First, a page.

The issuance of NHC products for potential tropical cyclones is very much analogous to the change that occurred after Hurricane Sandy in 2012, when NHC advisories on post-tropical cyclones became possible. After Sandy, we realized that there was great benefit to users in NHC’s being able to continue writing advisories on systems even after they were no longer a tropical cyclone. That solved the service continuity problem on the “back end”, and now we’re completing the process by ensuring a steady flow of information on the front end of a tropical cyclone’s life cycle. In all cases, we’ll be trying to ensure that warning types (tropical vs. non-tropical) don’t have to change in the middle of an event.
There are some things to be aware of with this new capability. First, potential tropical cyclone advisories will not be issued for systems that threaten only marine areas – largely because this would pose an unmanageable workload/staffing issue for us but also because marine forecast products (the High Seas and Offshore Waters forecasts) already allow the issuance of gale and storm warnings before a tropical cyclone has formed.
Second, because potential tropical cyclones will have a standard five-day forecast track and uncertainty cone, to avoid potential confusion with the cone we’re going to stop drawing potential formation areas for these systems in the Graphical Tropical Weather Outlook.
We’re also concerned that some users may pay too much attention to the longer-range part of these new forecasts (the part beyond 72 hours). We know that forecast errors for weaker and developing systems tend to be larger than those for strong storms and hurricanes, and we even considered only going out to 72 hours with the new potential tropical cyclone advisories (since the primary purpose was to support watches and warnings). But in the end, consistency and technical issues argued for going out to five days, and that’s what we’re doing. So it’s likely that forecast-to-forecast changes in the longer-range portion of our potential tropical cyclone advisories will be larger than what folks are used to. And for those of you who like to look at forecast model intensity guidance, be aware that most of these intensity models assume the system is a tropical cyclone. Since that won’t be the case for these systems, intensity models run on potential tropical cyclones will generally have a high bias. And lastly, since many potential tropical cyclones will not have well-defined centers, there will likely be large jumps in the reported location of these systems from advisory to advisory. But even with all these caveats, we think that the ability to post warnings before a cyclone forms is an important service enhancement – one that will help save lives and protect property, while at the same time allowing NHC to analyze and report on tropical systems as accurately and as honestly as possible.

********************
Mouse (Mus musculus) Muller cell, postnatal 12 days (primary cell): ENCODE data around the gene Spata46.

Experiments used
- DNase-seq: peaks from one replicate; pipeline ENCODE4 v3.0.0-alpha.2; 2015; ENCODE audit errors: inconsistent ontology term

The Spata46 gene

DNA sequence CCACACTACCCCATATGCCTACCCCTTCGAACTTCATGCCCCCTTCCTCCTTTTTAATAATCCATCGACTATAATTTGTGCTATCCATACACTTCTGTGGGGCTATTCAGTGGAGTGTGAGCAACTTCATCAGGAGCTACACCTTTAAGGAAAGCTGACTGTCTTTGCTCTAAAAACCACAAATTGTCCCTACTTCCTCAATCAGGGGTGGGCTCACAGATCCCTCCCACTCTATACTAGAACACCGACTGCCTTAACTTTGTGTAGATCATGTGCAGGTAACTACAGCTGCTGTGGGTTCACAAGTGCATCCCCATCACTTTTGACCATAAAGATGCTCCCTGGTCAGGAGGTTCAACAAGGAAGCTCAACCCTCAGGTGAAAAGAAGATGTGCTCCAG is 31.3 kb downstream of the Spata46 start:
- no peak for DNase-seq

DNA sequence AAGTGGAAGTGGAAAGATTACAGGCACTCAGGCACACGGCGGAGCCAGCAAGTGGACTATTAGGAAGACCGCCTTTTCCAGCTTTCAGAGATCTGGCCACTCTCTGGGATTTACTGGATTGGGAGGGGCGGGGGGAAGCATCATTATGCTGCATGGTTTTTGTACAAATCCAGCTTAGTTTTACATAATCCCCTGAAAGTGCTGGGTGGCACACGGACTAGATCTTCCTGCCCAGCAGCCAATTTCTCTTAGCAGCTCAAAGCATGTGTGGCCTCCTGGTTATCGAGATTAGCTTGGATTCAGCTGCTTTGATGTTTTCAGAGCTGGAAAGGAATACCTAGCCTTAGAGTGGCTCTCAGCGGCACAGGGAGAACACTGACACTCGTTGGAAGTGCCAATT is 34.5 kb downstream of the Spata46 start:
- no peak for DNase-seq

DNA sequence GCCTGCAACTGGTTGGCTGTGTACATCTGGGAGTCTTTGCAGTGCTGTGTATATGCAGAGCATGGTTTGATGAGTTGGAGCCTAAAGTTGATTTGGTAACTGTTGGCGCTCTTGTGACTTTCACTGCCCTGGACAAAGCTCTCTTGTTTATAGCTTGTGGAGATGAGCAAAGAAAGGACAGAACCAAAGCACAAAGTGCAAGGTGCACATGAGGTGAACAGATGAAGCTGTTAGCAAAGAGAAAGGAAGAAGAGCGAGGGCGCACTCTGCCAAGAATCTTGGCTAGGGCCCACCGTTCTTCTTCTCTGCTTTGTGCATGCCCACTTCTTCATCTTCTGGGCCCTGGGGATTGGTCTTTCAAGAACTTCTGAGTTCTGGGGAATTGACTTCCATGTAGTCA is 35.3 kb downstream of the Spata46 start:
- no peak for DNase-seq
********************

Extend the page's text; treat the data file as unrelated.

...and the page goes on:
After our experiences with Bret and Cindy, we’re optimistic about the value of this new capability. Advisories on Potential Tropical Cyclone Two were started 24 hours before Bret officially became a tropical cyclone, giving residents of Trinidad and Tobago, Grenada, and northeastern Venezuela an additional day of warning for tropical storm conditions. If this were still 2016, places like Trinidad may have only had three to six hours between the time of the first advisory and the time when tropical storm force winds began on the island. And for Cindy, advisories on Potential Tropical Cyclone Three were initiated roughly 21 hours before Cindy met the criteria of a tropical cyclone. This allowed Tropical Storm Warnings to be issued for southeastern Louisiana 21 hours earlier than they would have been if the storm had occurred last year.
Just a few weeks into the new season, we’re pretty happy about the way this all worked. We think we successfully demonstrated the ability to provide more advanced warning than we could have in previous years for these developing tropical cyclones. But we’d love to hear feedback from our users, customers, and partners. Were the potential tropical cyclone advisories in advance of Bret and Cindy confusing? Helpful? Maybe both? Or bad puns aside, did the new capability fit the “Bill”?
If you’d like to provide comments on your experiences with the Potential Tropical Cyclone advisories during Bret and Cindy, please feel free to contact Jessica Schauer, the NWS Tropical Cyclone Program Leader, at Jessica.Schauer@noaa.gov.